Android security part 1: application signatures & permissions

Published on May 4, 2015

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This is the first of a series of posts about Android security. This one will describe the security around the applications, their signature/certificates as well as their permissions.

Introduction & Theory


Android requires that each application be signed with the developer's digital keys to enforce signature permissions and application requests to use shared user ID or target process.

The core Android platform uses four keys to maintain security of core platform components:

  • platform: a key for packages that are part of the core platform.
  • shared: a key for things that are shared in the home/contacts process.
  • media: a key for packages that are part of the media/download system.
  • testkey: the default key to sign with if not otherwise specified.

These keys are used to sign applications separately for release images and are not used by the Android build system. The build system signs packages with the testkeys provided by default in build/target/product/security/, but this setting can be overwritten by specifying another path to PRODUCT_DEFAULT_DEV_CERTIFICATE.

In our builds, we use the keys located under device/fsl/common/security/ as specified in device/fsl/imx6/ Because those keys are part of a publicly available source tree, they should never be used for production devices. Instead, you should generate your own private keys for building your production images.

Each key comes in two files: the certificate, which has the extension .x509.pem, and the private key, which has the extension .pk8. The private key should be kept secret and is needed to sign a package. The key may itself be protected by a password -- a reasonable strategy is to store your keys in source control along with the code -- but keep them protected by a password known only to the people who make final releases. The certificate, in contrast, contains only the public half of the key, so it can be distributed widely. It is used to verify a package has been signed by the corresponding private key.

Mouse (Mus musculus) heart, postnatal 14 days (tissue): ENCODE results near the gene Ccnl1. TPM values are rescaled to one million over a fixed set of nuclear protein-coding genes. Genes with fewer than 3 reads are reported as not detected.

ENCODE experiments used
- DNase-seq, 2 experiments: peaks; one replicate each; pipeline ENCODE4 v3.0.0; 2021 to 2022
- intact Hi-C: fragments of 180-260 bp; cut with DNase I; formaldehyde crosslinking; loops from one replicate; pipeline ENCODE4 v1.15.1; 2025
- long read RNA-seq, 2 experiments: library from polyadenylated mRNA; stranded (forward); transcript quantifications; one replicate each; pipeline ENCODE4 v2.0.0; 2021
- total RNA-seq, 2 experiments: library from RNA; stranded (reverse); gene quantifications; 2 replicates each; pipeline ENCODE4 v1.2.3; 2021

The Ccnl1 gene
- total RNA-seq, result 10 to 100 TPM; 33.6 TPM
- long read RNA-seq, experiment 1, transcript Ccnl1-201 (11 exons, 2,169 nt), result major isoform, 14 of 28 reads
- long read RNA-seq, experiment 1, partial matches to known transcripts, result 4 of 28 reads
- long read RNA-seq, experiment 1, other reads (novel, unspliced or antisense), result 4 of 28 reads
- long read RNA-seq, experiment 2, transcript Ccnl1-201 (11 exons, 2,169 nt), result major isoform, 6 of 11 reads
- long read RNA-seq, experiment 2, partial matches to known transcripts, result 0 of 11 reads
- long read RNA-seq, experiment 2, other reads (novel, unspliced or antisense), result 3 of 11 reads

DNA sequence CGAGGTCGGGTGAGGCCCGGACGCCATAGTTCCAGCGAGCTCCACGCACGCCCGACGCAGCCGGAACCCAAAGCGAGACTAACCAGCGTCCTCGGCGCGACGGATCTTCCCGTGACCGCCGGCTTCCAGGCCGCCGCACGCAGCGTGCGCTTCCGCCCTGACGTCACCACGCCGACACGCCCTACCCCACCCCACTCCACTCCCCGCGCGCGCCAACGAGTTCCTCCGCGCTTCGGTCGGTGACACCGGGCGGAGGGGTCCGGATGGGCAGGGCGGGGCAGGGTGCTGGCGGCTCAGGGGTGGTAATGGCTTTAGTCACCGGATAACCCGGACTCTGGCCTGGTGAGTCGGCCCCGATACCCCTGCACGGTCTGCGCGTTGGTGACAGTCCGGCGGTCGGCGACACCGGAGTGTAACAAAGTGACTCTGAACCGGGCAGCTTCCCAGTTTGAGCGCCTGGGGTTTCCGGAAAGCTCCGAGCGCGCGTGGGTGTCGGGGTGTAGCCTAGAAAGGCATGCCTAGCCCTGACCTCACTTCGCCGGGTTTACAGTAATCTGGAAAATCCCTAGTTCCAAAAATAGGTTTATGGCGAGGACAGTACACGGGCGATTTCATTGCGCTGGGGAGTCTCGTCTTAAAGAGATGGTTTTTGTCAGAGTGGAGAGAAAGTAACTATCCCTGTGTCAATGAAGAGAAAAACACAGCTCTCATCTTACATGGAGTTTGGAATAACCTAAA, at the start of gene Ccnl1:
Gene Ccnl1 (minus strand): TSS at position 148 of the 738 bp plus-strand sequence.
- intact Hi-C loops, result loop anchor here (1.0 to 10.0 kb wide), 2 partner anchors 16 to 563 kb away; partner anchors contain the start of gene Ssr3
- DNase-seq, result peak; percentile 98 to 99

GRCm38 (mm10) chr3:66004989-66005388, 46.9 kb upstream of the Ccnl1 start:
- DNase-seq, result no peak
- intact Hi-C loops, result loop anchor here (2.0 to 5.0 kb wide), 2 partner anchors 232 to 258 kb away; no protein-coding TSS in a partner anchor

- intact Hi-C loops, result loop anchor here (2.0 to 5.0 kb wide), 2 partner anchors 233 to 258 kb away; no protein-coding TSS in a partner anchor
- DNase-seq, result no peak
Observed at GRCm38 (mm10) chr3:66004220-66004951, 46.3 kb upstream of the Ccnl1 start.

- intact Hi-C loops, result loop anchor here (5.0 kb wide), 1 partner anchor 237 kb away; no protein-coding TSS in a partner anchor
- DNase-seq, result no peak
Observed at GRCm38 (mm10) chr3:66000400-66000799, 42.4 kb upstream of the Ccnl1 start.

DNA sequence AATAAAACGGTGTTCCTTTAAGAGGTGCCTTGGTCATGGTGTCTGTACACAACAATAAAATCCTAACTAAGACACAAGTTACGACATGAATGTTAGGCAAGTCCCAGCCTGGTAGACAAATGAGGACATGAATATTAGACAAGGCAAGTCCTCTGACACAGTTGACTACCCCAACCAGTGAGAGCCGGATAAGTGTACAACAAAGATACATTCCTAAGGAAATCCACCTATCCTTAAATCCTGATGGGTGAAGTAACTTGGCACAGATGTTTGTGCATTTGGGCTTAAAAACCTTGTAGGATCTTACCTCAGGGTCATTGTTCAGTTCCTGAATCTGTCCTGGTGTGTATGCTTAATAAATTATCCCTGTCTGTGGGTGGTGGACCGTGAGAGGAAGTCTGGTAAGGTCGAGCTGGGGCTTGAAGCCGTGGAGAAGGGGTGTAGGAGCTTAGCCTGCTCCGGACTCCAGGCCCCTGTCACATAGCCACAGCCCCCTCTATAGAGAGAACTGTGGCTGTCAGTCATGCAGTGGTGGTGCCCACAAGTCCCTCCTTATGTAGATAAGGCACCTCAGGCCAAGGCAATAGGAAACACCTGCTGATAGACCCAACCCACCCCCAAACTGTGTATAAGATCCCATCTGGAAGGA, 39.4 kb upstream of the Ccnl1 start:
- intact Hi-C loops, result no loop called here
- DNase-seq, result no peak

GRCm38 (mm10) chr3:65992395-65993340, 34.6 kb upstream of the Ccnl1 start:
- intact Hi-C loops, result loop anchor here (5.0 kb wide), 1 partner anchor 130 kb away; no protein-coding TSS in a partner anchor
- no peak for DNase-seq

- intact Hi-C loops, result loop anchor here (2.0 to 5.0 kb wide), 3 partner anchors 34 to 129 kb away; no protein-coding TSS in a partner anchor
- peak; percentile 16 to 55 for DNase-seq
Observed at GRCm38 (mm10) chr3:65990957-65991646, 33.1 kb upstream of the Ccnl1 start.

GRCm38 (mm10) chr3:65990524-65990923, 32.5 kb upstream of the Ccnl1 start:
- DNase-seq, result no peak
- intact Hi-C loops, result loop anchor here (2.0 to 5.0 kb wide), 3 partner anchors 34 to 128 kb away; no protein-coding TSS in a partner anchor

One more thing to be noted is that Android's Package Manager uses an .apk signature in two ways:

  • When an application is replaced, it must be signed by the same key as the old application in order to get access to the old application's data.
    • If you change the certificate of an app already installed, it has to be un-installed first
  • If two or more applications want to share a user ID (so they can share data, etc.), they must be signed with the same key.


First the term "permissions" can mean two very different things:

  1. Standard UNIX/Linux file system permissions, or
  2. Android (JAVA) API permissions as described on the Android developer website

Let's start with the file permissions which are related to your process User Identifier (UID) and Group Identifier (GID). Looking at the serial nodes for instance we can see:

~/$ adb shell 'ls -l /dev/ttymxc2' crw-rw---- bluetooth net_bt_stack 207, 18 1970-01-02 00:00 ttymxc2

The above means that ttymxc2 can only be accessed by a process having a bluetooth UID or the net_bt_stack GID. Those nodes permissions are set in the ueventd.rc.

Now looking at the process list:

~/$ adb shell 'ps | grep bluetooth' bluetooth 190 1 956 204 800edf18 76efb8bc S /system/bin/uim-sysfs bluetooth 832 194 714732 23564 ffffffff 2b071834 S

This means that only those two applications can read/write for that node.

What about a standard JAVA application UID? Android's package manager creates a unique user id (UID) and group (GID) when it installs an application and these are retained until the application is un-installed.

~/$ adb shell 'ps | grep gallery' u0_a27 1107 194 692700 19260 ffffffff 2b071834 S

This output shows a typical UID assigned to a standard application (u0_a27), however some critical apps can require a specific UID such as system: